What that means is that conflict in and of itself isn’t bad, it’s what we do with it, how we work through it, that matters. If we allow it to simply divide us, to become a point of departure and a source of strife, then we not only do one another a disservice, we do violence to the unity of the Spirit and the bond of peace. That’s what Paul is getting at here. When the Corinthian church gathers to celebrate their understanding of the Lord’s Supper, some of them bring their own food and drink to enjoy for themselves. But because this gathering is not simply of the like-minded, or the like resourced some of them have a lot more to enjoy than others, while some may not have anything at all.
You may have heard me share this before, but the late President of Austin Seminary, Bob Shelton was a Willie Nelson fan. Bob was from Tennessee, and when he went off to Princeton to study, he was told by a well-meaning friend that he’d need to leave his country music records out of sight. But he could never forsake good old Willie. In fact he worked up his very own Gospel According to Willie Nelson. The cornerstone of which was this observation, that the only two places where true democracy exists- that is the only two places where people of all kinds come and are welcomed as equal- are at a Willie Nelson concert and the Lord’s Table. At a Willie concert, why you could see people in both formal wear and blue jean, and it didn’t matter. And Bob contended that the same was true of the Lord’s Table. The table that Jesus sets for us, and invites us to doesn’t have an entrance requirement You don’t need to make a reservation, or know the right people to get in. It is a place where people with no other good reason to know, talk, or associate with one other are made equal in the eyes of God.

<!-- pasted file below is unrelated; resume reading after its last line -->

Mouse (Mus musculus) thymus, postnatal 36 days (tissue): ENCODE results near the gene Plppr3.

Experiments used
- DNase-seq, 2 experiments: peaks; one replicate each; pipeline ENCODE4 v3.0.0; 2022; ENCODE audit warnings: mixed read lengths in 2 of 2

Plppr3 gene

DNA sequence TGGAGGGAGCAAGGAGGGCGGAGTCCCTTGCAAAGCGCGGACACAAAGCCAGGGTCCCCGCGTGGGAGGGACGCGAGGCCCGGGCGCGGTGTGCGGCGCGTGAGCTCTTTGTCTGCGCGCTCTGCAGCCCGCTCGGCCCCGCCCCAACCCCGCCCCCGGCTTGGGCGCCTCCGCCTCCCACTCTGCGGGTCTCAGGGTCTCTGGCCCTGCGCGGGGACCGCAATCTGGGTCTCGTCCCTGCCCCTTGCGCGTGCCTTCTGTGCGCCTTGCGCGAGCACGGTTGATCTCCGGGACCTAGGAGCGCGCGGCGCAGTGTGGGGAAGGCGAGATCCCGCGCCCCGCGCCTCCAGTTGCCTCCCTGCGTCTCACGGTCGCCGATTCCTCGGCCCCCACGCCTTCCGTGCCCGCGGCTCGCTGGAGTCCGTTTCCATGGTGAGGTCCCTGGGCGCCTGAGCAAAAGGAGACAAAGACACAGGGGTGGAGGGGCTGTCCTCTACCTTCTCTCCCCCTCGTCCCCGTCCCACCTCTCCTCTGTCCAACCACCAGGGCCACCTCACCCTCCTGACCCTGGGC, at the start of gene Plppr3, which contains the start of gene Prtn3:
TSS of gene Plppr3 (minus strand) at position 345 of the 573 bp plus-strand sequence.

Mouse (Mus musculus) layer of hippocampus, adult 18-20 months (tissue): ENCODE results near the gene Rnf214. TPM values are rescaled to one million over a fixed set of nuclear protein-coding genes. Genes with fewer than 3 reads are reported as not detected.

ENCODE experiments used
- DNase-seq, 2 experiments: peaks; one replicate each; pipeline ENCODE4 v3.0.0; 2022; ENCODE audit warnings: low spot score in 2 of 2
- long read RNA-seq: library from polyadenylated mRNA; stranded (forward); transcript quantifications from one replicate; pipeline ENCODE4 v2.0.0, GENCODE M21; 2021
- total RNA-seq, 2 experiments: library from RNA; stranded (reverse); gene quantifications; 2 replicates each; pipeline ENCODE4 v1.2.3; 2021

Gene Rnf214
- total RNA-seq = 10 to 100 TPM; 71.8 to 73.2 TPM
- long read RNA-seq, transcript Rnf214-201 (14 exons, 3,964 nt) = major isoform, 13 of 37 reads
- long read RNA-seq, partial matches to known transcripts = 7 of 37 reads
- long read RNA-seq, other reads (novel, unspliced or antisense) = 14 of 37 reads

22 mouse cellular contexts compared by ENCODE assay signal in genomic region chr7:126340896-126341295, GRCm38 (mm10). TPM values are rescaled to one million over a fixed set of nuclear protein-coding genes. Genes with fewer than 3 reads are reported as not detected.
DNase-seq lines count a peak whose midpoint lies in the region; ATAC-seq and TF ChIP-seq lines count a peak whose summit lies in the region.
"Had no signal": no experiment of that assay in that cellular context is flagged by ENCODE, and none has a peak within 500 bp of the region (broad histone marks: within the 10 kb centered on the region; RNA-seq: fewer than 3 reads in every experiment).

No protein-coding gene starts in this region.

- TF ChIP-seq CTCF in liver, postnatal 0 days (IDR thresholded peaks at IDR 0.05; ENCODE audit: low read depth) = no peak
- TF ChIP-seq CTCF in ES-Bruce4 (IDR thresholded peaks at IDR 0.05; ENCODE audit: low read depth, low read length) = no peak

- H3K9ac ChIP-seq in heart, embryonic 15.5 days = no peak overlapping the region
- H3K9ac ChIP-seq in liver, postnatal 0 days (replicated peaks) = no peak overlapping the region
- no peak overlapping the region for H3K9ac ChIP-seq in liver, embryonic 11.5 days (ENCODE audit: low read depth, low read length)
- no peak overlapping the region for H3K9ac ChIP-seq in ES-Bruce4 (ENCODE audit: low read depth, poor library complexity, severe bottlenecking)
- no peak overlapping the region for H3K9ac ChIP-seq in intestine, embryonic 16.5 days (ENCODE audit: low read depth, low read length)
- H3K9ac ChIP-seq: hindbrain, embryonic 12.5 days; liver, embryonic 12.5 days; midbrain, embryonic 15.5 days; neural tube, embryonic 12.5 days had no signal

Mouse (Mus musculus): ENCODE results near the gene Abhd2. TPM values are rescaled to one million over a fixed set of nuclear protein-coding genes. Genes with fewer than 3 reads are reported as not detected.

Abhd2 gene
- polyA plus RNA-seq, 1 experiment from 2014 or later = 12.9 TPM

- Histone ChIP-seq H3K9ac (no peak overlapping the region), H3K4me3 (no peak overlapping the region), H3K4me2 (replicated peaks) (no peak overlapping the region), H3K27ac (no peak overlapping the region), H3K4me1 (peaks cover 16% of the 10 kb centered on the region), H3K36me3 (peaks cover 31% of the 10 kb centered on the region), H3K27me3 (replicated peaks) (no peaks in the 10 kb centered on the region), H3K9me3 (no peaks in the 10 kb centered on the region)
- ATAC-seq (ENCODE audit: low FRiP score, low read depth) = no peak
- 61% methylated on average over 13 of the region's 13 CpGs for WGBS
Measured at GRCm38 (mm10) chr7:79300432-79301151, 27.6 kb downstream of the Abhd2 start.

And we come to the table as often as we can to be reminded that we are not just made one with Christ there, we are made one with one another. In fact, the only thing that can make us unworthy of the Table is the very thing that Paul calls the church out on. The only thing that can make us unworthy of the invitation that is put before us is our unwillingness to come to the Table in the Spirit of that invitation. That is to say that if we are still clinging to some notion of our own greatness or potential greatness, some notion of our own exceptionalism over and against someone else for whatever reason, the very elements of the meal itself become a judgement against us, because we have failed to receive the gift that we are being offered. We have failed to discern the body. Meaning, we have failed to enter into the Spirit of oneness that comes from understanding that we belong to each other. Some may have more while others have less. But that does not make either one better, or worth more than the other. Some may vote one way, while others vote another. And the conversation we have about the reasons for that may be vigorous, but at the table we are stripped of any sort of political righteousness and reminded that because there is one loaf, so too we are one body . As the writer Brené Brown puts it in her latest book, Braving the Wilderness, “People are hard to hate close up, move in.” There is no better place to move in than at the Lord’s Table.
All our best practices of hospitality begin there. They begin with discerning the body and recognizing that both the stranger that we do not know, and the brother or sister that we do know who holds a different position, or different resources, or some other difference is every bit as worthy of this gift as we are. And hospitality practiced in the way of Jesus Christ makes sure that we don’t just come to the table for ourselves, we come to the table discerning the whole body, welcoming one another, seeing the gift of one another. It means being able to say to one another, the way the wonderful Presbyterian minister Fred Rogers did to a generation of children and adults alike, “it’s you that I like, just as you are.”